Silver American Eagles Hit Record High Sales In January 2013

January of 2013 saw a small growth in the value of silver, around 3.7%. During the same period gold actually dropped by 0.8% but analysts seem to agree that gold will see a steady rise overall. Today silver is at $31.78. You can buy one dollar face value of circulated 90% silver US coins for around $30 including postage. How much you might spend will depend upon where and how you make your purchase as well as your level of knowledge on the subject. But, at the time of this writing I can easily find junk silver coins for that price range even when buying very small quantities at a time. Those who know little about coins and precious metals but who are interested in the idea of collecting are likely to fall victim to the highly over priced “collectable” coins seen in some markets....

Peace Dollar

1921-1928  &  1934-1935 The Silver Peace Dollar was originally proposed to be a commemorative coin issued to memorialize with the ending of World War I; however the final decision was made to issue the Silver Peace Dollar as a circulating coin. The coin, which got its name from having the word “peace” imprinted at the bottom of the coin’s reverse, was designed by Anthony de Francisi. The replacement to the Morgan Silver Dollar, the Silver Peace Dollar was struck from 1921 until 1928, then after a pause of six years it was minted again in 1934 and 1935. The Silver Peace Dollar was briefly minted again in 1965 (bearing the date 1964) but no examples were ever released and eventually melted down.  Containing 0.77344 troy ounces of silver, the Silver Peace Dollar was the last...

Morgan Silver Dollar

1878-1904 & 1921 The Morgan Silver Dollar, which was named after its designer, George T. Morgan, was minted from 1878 – 1904 and then again for one year in 1921. Each Morgan Silver Dollar has a finesse of .900 which gives it 0.77344 troy ounces, or 24.057 grams of silver. The coin was commissioned after the Bland-Allison Act was passed; which called for the US Treasury Department to buy large amounts of silver, and strike it into coins. This was at a time when the cost of silver was very low due to the Comstock Lode silver strike in Nevada; which to this day is the largest silver strike in history. The Morgan Silver Dollar was minted up to 1904 when there was a large supply of the dollars in circulation and a shortage of silver bullion. Finally in 1918 the Pittman act was passed...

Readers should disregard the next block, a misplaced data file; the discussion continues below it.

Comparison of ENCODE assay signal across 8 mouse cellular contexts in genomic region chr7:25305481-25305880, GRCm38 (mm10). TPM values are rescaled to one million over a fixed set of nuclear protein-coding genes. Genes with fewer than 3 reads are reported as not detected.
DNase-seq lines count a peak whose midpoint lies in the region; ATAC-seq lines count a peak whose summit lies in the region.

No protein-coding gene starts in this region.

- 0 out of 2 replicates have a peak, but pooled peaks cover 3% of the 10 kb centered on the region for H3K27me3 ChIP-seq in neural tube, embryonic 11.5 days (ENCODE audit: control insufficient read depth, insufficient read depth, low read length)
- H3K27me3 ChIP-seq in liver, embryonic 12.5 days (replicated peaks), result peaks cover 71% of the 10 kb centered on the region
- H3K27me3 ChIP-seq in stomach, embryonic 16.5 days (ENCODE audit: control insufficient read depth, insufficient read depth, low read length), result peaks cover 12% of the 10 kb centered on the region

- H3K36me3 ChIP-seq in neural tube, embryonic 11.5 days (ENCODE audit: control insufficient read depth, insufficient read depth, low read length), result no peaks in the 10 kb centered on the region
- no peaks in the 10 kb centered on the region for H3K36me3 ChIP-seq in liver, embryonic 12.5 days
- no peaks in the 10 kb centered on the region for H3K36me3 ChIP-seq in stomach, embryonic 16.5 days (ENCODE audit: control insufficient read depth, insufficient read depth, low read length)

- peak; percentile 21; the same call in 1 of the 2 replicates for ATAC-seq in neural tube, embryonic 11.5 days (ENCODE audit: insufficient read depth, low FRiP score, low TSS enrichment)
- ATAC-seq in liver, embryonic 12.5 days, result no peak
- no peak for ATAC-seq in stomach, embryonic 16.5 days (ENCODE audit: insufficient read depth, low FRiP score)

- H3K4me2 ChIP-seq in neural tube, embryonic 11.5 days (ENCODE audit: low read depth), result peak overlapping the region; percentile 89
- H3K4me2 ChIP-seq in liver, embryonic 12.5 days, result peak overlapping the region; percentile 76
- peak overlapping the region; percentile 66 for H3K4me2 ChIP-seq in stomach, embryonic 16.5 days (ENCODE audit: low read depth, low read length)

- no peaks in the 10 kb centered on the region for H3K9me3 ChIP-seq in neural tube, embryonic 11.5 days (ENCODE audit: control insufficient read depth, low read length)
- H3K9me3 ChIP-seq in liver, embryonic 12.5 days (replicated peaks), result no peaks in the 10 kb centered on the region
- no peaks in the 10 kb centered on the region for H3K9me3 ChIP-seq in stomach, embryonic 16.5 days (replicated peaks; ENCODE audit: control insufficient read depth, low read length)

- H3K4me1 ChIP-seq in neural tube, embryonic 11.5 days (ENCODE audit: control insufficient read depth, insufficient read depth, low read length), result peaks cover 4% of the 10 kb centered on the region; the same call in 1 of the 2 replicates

Seated Liberty Dollar

1840 – 1873 The Seated Liberty Dollar was first minted in 1840. At that time the same obverse design was used for all U.S. silver coins. The design was created by Christian Gobrecht. The obverse features Lady Liberty sitting on a rock, in her right hand she holds the Union Shield inscribed with the word “LIBERTY” and in her left hand she holds a long staff, The reverse side of the Seated Liberty Dollar features an eagle with the Union Shield across its breast. The eagle is holding an olive branch in its right talons and three arrows in its left talons. The words “UNITED STATES OF AMERICA” appear in an arc around the upper half of the coin and the words “ONE DOL.” at the bottom below the eagle. The Seated Liberty Dollar was struck at four different mints;...

American Silver Eagle

1986 – Present The American Silver Eagle was first produced by the U.S. Mint in November of 1986. This coin contains 9.999% pure silver and although it bears a One Dollar face value it has never been circulated nor has it ever been available at face value. The American Silver Eagle is an ideal way to collect silver as it is recognized and trusted around the world for its silver content. The American Silver Eagle has been minted at three different mints; Philadelphia, San Francisco, and West Point. The value of the American Silver Eagle is based on more than just its silver content. Due to the limited numbers produced and the varying numbers minted each year this coin also enjoys “collectable value” with some years and mint mark combinations bringing much more than others. The...